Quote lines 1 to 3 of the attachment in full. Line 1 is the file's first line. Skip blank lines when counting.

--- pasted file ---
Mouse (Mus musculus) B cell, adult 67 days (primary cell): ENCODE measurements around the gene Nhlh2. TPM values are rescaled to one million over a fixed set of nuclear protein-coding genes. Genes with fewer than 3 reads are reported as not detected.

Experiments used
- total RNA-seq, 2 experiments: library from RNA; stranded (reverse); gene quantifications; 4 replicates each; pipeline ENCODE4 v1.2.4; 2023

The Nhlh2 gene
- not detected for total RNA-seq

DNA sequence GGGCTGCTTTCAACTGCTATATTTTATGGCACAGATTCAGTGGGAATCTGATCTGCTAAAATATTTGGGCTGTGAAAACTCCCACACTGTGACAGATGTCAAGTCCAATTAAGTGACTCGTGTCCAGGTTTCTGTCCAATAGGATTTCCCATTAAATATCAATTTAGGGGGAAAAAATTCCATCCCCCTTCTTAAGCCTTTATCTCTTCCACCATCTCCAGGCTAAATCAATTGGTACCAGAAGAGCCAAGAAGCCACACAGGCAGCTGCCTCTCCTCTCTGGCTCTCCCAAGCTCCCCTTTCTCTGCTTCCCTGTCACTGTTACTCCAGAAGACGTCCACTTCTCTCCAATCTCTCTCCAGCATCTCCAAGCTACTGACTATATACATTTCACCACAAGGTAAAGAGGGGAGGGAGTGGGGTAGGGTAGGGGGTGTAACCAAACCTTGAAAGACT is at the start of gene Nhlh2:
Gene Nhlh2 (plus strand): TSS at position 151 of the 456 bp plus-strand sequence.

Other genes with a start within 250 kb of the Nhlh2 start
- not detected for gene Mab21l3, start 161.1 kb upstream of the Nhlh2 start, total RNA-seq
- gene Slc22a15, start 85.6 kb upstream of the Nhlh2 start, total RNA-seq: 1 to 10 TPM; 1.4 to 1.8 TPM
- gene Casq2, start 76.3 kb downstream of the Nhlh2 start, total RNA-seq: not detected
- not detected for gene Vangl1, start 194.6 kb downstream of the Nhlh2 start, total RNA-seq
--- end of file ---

Mouse (Mus musculus) B cell, adult 67 days (primary cell): ENCODE measurements around the gene Nhlh2. TPM values are rescaled to one million over a fixed set of nuclear protein-coding genes. Genes with fewer than 3 reads are reported as not detected.

Experiments used
- total RNA-seq, 2 experiments: library from RNA; stranded (reverse); gene quantifications; 4 replicates each; pipeline ENCODE4 v1.2.4; 2023